On Mon, Jan 7, 2013 at 1:58 PM, manti <wakkaw...@gmail.com> wrote:
ki'ecoi la .aionys. .e la tsani

You don't need the coi there, unless you meant to say "Thanks and hello, aionys and tsani", of course.
 
I had forgotten that you only need the pauses before and after for cmene.
Also I decided to write another because this is a fun/good way to learn/practice some Lojban.

lo si'o ciska
lo ro fa'orma'o cu
xanri fu'inai

The concept of writing
every terminator
is difficult to imagine

Okay, first, I literally laughed when I read this one.

A note though: fu'inai is an attitudinal, which means you have that attitude about whatever it is attaching to. So, you're not saying that it's difficult to imagine, but rather that you specifically have a difficult attitude towards imagining it. This is difficult to explain since we don't have an equivalent word in English.

Okay, so I'll try with one we do have a word for: {do gleki.iu} is "You're happy [Happiness!]", or more long winded, "You're happy [<-- I'm happy about this]".

And I just now realized I'd dyslexia-fied .ui

.iu is love, .ui is happiness. Sorry for the confusion, everyone.
Re: [lojban-beginners] Re: APE: Lojban haiku manti 1/8/13 10:42 AM
On Monday, January 7, 2013 7:12:32 PM UTC-6, aionys wrote:
On Mon, Jan 7, 2013 at 4:19 PM, manti <wakkaw...@gmail.com> wrote:
I don't know how to quote people, so...

From what I can tell {narfrili xanri} is something closer to what I meant, so thank you for that.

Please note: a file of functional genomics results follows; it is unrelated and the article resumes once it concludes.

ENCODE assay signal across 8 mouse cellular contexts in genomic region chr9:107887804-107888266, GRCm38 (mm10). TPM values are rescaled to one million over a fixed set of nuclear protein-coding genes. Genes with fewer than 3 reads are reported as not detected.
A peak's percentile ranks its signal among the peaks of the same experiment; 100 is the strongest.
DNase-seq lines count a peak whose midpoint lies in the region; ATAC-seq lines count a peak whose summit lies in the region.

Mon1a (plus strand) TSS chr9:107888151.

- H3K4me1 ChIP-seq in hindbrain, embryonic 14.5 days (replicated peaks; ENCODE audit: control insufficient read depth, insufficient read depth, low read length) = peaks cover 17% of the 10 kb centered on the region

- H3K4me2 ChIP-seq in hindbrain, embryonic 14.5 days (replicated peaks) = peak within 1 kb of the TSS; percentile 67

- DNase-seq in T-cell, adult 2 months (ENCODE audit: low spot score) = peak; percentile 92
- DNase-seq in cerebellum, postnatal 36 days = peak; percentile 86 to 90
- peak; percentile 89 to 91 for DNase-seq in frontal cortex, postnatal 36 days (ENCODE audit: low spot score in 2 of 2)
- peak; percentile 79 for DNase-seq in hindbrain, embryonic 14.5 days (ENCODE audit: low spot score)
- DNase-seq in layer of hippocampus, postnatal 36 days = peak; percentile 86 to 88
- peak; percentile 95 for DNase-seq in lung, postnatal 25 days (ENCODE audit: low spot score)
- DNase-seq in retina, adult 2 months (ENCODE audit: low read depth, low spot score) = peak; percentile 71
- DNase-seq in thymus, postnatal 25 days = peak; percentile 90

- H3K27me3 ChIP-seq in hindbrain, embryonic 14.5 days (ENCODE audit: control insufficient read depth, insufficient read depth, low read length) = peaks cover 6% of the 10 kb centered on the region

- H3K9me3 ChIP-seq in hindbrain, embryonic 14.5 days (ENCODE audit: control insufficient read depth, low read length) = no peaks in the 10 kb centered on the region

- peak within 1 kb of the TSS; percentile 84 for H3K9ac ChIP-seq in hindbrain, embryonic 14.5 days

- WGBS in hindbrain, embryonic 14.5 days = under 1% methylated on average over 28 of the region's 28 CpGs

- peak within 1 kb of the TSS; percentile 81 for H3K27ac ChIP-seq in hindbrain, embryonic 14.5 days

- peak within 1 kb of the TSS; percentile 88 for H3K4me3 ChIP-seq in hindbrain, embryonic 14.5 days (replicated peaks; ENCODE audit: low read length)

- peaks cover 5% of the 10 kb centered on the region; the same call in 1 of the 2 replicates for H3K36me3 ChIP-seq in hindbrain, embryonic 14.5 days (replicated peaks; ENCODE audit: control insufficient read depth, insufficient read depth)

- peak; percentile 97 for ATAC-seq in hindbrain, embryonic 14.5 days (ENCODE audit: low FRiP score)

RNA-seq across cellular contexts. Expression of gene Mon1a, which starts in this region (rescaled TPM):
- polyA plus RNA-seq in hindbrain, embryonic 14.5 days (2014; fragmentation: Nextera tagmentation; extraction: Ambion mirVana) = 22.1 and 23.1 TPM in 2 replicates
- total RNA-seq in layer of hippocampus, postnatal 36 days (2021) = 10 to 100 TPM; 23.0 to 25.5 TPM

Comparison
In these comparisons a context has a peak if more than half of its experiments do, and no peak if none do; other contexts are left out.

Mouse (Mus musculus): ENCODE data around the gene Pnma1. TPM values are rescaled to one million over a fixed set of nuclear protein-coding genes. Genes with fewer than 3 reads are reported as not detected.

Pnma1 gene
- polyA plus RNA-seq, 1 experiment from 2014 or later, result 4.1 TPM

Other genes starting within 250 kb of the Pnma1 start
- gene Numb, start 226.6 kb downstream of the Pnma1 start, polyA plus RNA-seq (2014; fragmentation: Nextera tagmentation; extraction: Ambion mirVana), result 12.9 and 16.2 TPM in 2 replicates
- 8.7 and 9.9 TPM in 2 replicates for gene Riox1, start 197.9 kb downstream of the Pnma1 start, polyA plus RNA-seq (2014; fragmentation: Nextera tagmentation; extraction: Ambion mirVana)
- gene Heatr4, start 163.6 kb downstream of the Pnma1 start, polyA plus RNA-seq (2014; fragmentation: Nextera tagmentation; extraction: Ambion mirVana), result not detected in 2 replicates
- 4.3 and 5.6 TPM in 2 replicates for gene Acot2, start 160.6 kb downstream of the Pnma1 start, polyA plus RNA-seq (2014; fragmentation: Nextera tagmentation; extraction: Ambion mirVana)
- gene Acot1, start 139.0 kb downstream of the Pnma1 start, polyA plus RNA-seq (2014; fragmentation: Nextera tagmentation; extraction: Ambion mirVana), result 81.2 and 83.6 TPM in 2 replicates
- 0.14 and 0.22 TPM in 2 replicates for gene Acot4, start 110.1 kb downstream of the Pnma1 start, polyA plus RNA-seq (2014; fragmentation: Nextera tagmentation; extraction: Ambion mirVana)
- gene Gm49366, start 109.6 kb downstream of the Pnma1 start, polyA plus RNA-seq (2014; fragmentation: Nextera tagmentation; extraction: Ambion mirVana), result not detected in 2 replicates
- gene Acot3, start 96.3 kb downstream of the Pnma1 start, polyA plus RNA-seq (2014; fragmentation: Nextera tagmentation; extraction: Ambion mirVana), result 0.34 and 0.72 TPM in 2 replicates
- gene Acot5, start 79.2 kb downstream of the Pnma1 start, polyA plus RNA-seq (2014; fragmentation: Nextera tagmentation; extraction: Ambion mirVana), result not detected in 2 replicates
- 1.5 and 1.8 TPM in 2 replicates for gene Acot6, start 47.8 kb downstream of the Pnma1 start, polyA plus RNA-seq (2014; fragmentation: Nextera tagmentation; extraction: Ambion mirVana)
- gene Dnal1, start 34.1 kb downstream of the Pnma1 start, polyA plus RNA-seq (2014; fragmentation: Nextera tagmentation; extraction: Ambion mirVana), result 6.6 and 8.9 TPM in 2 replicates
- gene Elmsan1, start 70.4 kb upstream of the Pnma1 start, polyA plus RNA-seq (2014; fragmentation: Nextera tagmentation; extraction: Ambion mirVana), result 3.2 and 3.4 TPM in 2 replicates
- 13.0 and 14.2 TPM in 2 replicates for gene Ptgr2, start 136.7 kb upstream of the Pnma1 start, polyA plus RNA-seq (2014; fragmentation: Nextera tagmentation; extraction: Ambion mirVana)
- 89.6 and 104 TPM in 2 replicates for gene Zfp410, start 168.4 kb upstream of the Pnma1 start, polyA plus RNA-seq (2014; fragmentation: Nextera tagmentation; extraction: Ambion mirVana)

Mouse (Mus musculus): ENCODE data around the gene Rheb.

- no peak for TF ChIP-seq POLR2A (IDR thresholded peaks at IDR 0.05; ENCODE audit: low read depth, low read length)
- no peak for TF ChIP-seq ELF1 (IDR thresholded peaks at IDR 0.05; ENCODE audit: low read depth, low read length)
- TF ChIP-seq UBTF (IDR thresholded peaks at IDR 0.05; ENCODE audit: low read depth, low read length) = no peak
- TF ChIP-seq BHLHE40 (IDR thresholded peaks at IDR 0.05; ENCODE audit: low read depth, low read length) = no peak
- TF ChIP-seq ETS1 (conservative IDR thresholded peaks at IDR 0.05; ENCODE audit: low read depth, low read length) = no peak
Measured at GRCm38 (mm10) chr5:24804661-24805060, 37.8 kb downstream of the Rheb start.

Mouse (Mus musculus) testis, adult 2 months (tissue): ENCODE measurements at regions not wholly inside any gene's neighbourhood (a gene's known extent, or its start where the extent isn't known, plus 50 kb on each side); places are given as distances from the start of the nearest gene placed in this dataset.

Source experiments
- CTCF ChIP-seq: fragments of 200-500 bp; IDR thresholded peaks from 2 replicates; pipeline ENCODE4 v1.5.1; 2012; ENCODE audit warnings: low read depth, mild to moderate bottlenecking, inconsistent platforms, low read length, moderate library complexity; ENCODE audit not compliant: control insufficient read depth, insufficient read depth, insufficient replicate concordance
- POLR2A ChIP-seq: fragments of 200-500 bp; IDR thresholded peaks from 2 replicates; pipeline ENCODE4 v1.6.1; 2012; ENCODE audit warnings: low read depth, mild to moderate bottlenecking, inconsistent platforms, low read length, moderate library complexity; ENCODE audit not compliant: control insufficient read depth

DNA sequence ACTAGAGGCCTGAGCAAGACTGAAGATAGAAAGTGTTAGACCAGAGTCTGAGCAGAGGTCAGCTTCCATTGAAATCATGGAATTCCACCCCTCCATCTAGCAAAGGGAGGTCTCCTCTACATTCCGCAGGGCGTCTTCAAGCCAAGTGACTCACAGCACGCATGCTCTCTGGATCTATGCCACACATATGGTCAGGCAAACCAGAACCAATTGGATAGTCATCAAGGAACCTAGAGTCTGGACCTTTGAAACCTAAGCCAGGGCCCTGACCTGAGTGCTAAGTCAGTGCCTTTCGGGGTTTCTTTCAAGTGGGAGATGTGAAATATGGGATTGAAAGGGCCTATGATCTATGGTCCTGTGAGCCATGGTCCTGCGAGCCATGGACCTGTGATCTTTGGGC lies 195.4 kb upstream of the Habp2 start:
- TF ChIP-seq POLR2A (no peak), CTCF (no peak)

Typically you just reply to the message you want to quote and your mail program does the all the work.

In Gmail, you can also quote only part of a message by highlighting the part you want to quote before pressing "Reply". This may or may not be true with other mailers as well.

All right, thank you again.

Also; another haiku.

lo pa karce cu
se na'e frili citka
lo mlatu vau .ia

A car
is not easy to eat
for cats, I believe

...Yeah, I dunno.
Re: [lojban-beginners] Re: APE: Lojban haiku aionys 1/8/13 5:27 PM
On Tue, Jan 8, 2013 at 11:42 AM, manti <wakkaw...@gmail.com> wrote:
On Monday, January 7, 2013 7:12:32 PM UTC-6, aionys wrote:
On Mon, Jan 7, 2013 at 4:19 PM, manti <wakkaw...@gmail.com> wrote:

I don't know how to quote people, so...

From what I can tell {narfrili xanri} is something closer to what I meant, so thank you for that.

Typically you just reply to the message you want to quote and your mail program does the all the work.

In Gmail, you can also quote only part of a message by highlighting the part you want to quote before pressing "Reply". This may or may not be true with other mailers as well.

All right, thank you again.

Sure thing.
 
Also; another haiku.

lo pa karce cu
se na'e frili citka
lo mlatu vau .ia